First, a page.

Despite extensive scrutiny of the myosin superfamily, the lack of high-resolution structures of actin-bound states has prevented a complete description of its mechanochemical cycle and limited insight into how sequence and structural diversification of the motor domain gives rise to specialized functional properties. Here we present cryo-EM structures of the unique minus-end directed myosin VI motor domain in rigor (4.6 Å) and Mg-ADP (5.5 Å) states bound to F-actin. Comparison to the myosin IIC-F-actin rigor complex reveals an almost complete lack of conservation of residues at the actin-myosin interface despite preservation of the primary sequence regions composing it, suggesting an evolutionary path for motor specialization. Additionally, analysis of the transition from ADP to rigor provides a structural rationale for force sensitivity in this step of the mechanochemical cycle. Finally, we observe reciprocal rearrangements in actin and myosin accompanying the transition between these states, supporting a role for actin structural plasticity during force generation by myosin VI.

    View details for PubMedID 29199952

  • Damping of Acoustic Vibrations of Single Gold Nanoparticles Optically Trapped in Water NANO LETTERS Ruijgrok, P. V., Zijlstra, P., Tchebotareva, A. L., Orrit, M. 2012; 12 (2): 1063-1069


    We combine ultrafast pump-probe spectroscopy with optical trapping to study homogeneous damping of the acoustic vibrations of single gold nanospheres (80 nm diameter) and nanorods (25 nm diameter by 60 nm length) in water. We find a significant particle-to-particle variation in damping times. Our results indicate that vibrational damping occurs not only by dissipation into the liquid, but also by damping mechanisms intrinsic to the particle. Our experiment opens the study of mechanisms of intrinsic mechanical dissipation in metals at frequencies 1-1000 GHz, a range that has been difficult to access thus far.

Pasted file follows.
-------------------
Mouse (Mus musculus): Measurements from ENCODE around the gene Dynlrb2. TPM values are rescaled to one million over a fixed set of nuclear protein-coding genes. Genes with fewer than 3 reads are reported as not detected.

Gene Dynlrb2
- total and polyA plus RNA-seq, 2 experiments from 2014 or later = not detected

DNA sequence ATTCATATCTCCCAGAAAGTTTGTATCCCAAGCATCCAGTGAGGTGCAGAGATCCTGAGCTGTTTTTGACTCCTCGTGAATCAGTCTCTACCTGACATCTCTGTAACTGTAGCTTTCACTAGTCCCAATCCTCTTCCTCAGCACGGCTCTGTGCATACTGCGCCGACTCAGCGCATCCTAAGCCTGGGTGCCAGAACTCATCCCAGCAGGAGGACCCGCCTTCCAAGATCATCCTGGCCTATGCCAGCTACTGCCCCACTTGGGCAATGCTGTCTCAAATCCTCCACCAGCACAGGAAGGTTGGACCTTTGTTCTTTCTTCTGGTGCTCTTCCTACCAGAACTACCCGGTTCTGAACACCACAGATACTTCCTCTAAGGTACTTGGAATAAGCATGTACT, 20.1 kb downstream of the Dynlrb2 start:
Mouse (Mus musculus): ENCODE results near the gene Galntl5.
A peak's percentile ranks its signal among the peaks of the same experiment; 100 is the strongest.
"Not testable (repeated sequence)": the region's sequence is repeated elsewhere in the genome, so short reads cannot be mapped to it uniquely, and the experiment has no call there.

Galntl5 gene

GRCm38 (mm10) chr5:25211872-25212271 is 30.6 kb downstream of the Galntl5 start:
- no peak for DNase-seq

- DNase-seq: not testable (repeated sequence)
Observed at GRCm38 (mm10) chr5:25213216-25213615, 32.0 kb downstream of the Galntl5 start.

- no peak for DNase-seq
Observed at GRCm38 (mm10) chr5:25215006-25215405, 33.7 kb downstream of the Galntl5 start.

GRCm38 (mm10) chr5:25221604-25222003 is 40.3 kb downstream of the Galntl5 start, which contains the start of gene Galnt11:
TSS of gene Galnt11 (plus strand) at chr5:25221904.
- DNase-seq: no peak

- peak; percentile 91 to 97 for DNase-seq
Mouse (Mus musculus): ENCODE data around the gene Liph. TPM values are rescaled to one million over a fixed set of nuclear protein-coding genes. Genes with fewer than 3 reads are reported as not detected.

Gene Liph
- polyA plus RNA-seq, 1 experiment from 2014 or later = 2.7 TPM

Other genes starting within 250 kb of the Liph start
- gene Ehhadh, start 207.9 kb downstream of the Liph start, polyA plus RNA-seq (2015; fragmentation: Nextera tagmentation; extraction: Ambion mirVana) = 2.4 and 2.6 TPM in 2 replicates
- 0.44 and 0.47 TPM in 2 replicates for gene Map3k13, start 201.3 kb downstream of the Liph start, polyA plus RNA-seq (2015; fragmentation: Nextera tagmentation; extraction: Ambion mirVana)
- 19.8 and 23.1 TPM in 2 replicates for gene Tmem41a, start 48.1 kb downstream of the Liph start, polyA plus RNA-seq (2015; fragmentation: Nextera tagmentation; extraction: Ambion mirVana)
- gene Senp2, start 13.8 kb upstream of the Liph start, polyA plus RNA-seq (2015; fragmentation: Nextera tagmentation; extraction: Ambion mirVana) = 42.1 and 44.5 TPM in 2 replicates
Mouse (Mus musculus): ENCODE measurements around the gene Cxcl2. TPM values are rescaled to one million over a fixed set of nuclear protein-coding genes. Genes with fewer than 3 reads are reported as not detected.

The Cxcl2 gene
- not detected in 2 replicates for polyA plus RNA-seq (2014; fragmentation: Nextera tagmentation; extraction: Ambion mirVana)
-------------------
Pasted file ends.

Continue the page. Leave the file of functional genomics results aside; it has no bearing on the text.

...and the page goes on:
View details for DOI 10.1021/nl204311q

    View details for Web of Science ID 000299967800090

    View details for PubMedID 22251064

  • Brownian Fluctuations and Heating of an Optically Aligned Gold Nanorod PHYSICAL REVIEW LETTERS Ruijgrok, P. V., Verhart, N. R., Zijlstra, P., Tchebotareva, A. L., Orrit, M. 2011; 107 (3)


    We present the first quantitative measurements of the torque exerted on a single gold nanorod in a polarized three-dimensional optical trap. We determined the torque both by observing the time-averaged orientation distribution and by measuring the dynamics of the rotational brownian fluctuations. The measurements are in good agreement with calculations, where the temperature profile around the hot nanorod gives rise to a reduced, effective viscosity. The maximum torque on a 60  nm×25  nm nanorod was 100  pN·nm, large enough to address single-molecule processes in soft and biological matter.

    View details for DOI 10.1103/PhysRevLett.107.037401

    View details for Web of Science ID 000292597400024

    View details for PubMedID 21838403

  • Making gold nanoparticles fluorescent for simultaneous absorption and fluorescence detection on the single particle level PHYSICAL CHEMISTRY CHEMICAL PHYSICS Gaiduk, A., Ruijgrok, P. V., Yorulmaz, M., Orrit, M. 2011; 13 (1): 149-153